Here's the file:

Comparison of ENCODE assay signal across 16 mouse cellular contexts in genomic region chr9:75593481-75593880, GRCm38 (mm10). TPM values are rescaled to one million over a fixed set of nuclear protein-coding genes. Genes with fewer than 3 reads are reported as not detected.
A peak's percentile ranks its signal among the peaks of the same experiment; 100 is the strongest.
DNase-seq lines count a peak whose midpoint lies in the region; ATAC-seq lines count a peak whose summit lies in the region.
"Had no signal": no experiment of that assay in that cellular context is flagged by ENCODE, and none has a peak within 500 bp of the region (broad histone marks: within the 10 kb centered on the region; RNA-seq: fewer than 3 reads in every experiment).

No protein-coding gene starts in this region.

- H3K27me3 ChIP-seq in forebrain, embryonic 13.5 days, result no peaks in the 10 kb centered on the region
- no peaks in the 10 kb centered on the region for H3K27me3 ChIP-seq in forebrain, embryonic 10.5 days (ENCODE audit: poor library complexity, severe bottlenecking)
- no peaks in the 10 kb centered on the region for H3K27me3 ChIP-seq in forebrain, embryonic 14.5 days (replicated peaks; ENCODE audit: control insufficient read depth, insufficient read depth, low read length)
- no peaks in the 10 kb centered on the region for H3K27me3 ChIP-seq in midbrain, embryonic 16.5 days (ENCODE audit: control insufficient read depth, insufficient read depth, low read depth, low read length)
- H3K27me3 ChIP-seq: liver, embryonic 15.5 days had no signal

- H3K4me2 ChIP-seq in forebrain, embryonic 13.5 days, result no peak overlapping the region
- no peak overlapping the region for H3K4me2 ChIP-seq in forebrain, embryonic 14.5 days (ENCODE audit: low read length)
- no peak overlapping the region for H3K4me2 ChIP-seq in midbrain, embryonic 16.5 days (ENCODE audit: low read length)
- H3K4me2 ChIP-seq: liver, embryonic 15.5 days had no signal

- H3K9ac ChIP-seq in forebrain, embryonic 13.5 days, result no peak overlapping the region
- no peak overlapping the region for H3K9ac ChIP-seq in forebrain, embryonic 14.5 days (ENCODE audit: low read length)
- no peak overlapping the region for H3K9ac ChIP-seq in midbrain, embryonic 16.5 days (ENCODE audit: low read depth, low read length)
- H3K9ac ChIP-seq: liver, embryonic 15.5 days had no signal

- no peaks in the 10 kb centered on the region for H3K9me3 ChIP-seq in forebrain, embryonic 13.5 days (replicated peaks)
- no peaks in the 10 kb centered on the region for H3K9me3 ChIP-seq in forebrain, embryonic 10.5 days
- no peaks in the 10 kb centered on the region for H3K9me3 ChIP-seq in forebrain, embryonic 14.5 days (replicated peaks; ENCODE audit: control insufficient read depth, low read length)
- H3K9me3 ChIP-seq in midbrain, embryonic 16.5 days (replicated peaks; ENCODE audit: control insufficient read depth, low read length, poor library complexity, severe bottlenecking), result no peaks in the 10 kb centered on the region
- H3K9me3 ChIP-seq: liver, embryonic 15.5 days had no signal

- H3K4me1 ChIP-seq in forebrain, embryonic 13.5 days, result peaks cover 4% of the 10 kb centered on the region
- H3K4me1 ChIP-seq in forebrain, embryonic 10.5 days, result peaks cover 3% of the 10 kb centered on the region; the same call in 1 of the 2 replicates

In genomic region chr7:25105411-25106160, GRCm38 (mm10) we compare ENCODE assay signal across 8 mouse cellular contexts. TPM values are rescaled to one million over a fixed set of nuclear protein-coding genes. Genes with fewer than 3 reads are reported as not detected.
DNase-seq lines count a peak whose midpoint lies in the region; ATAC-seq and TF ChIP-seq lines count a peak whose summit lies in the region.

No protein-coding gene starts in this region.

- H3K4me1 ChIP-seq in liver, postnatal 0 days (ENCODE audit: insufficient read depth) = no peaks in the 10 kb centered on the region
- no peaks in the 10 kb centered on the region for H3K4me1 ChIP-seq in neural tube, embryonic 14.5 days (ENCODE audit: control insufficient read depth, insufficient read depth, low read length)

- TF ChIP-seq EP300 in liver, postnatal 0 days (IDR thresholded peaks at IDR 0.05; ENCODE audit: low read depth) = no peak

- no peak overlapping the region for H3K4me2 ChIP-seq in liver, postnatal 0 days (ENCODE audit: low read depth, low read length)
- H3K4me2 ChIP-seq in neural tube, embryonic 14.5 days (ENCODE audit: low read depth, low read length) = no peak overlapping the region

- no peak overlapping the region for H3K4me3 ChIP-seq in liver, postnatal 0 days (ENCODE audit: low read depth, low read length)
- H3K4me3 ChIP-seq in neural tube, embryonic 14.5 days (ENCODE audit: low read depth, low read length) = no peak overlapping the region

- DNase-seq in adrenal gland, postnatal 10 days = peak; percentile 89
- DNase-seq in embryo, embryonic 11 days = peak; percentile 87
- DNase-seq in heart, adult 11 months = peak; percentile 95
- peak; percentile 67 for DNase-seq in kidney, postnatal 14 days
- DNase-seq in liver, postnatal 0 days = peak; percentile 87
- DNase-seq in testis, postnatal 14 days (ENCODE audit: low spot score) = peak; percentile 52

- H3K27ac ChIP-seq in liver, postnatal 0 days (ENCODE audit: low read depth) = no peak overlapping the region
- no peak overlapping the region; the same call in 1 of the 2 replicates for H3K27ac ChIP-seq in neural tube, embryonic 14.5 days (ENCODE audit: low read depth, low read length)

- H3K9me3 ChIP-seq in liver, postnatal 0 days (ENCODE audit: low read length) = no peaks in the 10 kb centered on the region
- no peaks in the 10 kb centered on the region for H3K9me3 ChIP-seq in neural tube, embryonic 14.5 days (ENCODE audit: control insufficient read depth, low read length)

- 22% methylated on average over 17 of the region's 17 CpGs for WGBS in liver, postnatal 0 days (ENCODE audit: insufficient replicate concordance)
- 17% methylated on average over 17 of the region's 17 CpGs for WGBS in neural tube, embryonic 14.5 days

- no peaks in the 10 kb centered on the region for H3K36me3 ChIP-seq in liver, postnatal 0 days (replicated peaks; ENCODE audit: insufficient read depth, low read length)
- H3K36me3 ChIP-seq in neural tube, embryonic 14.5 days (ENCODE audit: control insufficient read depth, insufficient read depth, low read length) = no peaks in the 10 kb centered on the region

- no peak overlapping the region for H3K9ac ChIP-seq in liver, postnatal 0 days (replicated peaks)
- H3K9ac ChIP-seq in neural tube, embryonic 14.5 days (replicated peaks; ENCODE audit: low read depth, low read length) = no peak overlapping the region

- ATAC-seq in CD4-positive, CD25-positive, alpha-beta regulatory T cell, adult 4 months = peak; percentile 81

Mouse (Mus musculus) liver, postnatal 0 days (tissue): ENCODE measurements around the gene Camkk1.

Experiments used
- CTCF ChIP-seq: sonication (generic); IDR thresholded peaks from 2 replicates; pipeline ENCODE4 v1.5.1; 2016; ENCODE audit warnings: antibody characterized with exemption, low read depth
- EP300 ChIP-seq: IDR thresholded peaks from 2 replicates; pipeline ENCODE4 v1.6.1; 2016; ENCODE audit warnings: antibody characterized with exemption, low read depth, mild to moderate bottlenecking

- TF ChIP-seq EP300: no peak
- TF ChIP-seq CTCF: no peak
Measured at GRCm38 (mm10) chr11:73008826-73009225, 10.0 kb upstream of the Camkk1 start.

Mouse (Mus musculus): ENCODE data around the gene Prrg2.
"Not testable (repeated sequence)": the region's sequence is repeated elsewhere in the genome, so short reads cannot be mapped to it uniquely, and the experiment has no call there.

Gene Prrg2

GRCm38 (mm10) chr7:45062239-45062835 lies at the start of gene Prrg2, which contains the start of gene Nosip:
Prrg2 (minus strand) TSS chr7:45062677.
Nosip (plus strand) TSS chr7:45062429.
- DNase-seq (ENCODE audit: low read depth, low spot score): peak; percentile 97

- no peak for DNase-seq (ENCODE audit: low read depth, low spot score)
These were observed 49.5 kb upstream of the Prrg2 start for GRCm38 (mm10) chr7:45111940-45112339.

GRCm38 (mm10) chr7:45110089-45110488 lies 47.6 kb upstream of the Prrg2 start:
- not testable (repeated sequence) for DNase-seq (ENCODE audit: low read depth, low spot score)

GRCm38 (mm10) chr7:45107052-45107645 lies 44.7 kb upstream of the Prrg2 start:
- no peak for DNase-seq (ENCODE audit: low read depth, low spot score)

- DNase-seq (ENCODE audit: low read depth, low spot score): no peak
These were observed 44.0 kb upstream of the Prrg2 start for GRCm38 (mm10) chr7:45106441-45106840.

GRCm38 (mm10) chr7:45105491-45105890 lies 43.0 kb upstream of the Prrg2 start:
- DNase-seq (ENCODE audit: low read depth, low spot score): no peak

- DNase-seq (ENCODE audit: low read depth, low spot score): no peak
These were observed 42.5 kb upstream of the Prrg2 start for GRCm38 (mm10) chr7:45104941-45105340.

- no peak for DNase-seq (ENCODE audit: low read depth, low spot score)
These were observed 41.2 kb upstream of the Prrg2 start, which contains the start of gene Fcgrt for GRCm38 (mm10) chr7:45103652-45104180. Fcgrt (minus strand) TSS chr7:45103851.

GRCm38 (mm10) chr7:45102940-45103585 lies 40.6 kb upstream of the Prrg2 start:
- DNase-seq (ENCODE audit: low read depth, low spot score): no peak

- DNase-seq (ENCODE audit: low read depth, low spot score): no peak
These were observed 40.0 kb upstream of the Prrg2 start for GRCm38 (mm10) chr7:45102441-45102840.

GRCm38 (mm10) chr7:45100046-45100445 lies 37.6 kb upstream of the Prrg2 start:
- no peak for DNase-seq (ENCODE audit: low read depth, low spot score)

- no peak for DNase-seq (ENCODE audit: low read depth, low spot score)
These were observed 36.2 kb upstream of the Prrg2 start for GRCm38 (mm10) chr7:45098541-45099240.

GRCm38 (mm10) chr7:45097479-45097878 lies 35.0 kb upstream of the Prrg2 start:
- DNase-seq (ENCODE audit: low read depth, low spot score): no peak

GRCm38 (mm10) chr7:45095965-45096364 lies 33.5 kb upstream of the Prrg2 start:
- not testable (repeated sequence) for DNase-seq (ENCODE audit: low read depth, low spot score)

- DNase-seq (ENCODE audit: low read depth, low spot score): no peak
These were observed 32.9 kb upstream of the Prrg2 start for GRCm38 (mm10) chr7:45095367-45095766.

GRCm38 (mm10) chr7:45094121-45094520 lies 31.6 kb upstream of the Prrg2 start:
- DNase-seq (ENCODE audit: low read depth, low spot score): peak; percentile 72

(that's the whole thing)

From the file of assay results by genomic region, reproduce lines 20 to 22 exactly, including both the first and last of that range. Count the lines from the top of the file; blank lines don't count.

- no peaks in the 10 kb centered on the region for H3K9me3 ChIP-seq in forebrain, embryonic 10.5 days
- no peaks in the 10 kb centered on the region for H3K9me3 ChIP-seq in forebrain, embryonic 14.5 days (replicated peaks; ENCODE audit: control insufficient read depth, low read length)
- H3K9me3 ChIP-seq in midbrain, embryonic 16.5 days (replicated peaks; ENCODE audit: control insufficient read depth, low read length, poor library complexity, severe bottlenecking), result no peaks in the 10 kb centered on the region